The three year postdoctoral fellowship based in the School of PRHS at the University of Leeds is entitled Mathematics: The Unlikely Engine of Scientific Discovery.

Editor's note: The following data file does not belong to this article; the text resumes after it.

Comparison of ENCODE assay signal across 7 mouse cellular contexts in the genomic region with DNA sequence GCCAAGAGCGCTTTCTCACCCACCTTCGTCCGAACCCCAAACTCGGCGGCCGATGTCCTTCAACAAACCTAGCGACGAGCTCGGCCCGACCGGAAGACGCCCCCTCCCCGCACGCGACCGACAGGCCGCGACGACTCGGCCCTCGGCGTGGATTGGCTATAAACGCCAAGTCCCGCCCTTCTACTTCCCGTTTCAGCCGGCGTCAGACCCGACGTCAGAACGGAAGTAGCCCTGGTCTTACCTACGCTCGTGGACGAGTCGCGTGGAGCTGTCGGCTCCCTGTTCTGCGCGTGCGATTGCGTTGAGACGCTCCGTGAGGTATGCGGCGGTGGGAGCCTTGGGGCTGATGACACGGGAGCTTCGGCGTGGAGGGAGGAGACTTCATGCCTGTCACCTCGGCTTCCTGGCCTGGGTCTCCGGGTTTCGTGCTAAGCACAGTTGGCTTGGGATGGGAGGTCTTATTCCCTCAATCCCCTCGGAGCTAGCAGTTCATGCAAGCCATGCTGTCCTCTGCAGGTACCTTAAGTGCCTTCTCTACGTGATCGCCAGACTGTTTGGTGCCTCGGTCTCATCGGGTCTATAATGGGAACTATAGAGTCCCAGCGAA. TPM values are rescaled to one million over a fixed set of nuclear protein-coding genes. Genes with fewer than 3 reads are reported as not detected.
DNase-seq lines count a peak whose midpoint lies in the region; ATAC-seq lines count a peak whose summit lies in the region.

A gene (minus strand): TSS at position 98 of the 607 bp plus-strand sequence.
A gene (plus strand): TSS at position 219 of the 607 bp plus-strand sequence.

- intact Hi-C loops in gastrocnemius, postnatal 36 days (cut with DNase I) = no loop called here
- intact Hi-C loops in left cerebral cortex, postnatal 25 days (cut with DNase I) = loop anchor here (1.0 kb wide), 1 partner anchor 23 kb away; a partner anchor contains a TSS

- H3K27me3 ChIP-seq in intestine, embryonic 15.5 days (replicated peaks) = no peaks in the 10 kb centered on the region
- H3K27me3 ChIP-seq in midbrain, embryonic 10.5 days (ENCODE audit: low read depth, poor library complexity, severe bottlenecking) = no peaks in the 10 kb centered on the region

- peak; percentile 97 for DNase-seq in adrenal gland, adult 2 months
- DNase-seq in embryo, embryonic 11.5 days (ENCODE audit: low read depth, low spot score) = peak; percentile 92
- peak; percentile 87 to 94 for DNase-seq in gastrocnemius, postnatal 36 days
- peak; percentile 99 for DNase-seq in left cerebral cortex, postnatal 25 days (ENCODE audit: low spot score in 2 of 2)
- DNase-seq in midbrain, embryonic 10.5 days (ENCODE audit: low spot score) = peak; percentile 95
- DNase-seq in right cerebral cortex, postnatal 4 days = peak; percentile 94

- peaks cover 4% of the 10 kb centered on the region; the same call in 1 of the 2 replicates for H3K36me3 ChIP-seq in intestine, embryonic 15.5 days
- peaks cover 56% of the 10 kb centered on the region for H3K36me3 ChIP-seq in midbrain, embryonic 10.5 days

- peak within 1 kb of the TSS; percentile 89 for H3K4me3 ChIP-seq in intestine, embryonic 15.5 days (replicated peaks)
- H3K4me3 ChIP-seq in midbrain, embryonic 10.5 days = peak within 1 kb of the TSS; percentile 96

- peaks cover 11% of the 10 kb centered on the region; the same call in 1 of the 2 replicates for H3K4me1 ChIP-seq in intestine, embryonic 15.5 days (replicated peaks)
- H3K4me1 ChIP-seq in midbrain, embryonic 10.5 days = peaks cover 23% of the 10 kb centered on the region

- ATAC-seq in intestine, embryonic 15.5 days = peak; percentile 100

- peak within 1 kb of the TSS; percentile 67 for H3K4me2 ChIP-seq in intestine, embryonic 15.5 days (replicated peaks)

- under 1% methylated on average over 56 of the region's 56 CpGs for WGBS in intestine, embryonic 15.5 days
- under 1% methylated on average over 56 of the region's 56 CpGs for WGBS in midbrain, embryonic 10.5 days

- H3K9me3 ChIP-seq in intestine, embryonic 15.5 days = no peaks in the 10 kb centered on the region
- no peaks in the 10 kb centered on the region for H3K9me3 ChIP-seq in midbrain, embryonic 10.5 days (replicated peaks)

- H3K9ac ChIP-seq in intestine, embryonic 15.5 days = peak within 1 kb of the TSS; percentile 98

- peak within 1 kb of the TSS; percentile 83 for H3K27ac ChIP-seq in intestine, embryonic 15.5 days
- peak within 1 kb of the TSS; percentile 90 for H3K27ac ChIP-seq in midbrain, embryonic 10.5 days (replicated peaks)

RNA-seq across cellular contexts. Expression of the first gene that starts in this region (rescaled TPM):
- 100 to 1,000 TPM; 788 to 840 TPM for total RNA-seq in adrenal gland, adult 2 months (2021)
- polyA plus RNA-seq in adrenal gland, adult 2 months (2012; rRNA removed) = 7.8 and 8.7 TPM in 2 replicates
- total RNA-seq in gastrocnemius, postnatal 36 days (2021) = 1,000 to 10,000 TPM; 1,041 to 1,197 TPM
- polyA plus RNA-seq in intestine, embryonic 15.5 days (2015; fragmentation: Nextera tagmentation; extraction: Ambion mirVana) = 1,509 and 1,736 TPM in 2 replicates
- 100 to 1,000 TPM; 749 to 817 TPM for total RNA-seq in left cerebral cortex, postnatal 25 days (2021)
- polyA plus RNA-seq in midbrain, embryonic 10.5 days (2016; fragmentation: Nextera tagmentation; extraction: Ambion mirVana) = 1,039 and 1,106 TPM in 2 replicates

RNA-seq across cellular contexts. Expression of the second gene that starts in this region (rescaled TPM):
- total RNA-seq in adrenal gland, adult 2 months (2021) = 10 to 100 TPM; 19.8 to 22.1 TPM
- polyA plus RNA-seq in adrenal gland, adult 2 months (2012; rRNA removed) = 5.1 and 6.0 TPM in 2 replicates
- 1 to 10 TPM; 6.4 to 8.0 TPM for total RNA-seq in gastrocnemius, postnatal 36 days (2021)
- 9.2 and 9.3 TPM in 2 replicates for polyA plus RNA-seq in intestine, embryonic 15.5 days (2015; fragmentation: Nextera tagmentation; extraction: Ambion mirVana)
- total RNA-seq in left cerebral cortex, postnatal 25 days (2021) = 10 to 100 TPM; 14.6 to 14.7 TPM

This project provides a novel, multidisciplinary solution to a deep, unresolved question concerning mathematics applicability in science. Pure mathematics is developed independently of science, in accordance with mathematicians internal aesthetic and explanatory standards. Yet it can facilitate profound discoveries about physical reality e.g. by providing the right language for describing new physical phenomena, and by allowing scientists to draw on mathematical analogies the physical significance of which is unknown. Such applicability is very surprising: how can mathematicians internal standards track objective physical reality? Dr Knowles will seek to answer this question by developing a theoretical account of the scientific utility of mathematics that is informed by historical accounts of mathematical theory development and scientific discovery. The hypothesis: given the nature and genesis of mathematical theories, and the ratio of successful to unsuccessful appeals to mathematical analogy in science, the extent of mathematics success in driving scientific discovery is unsurprising.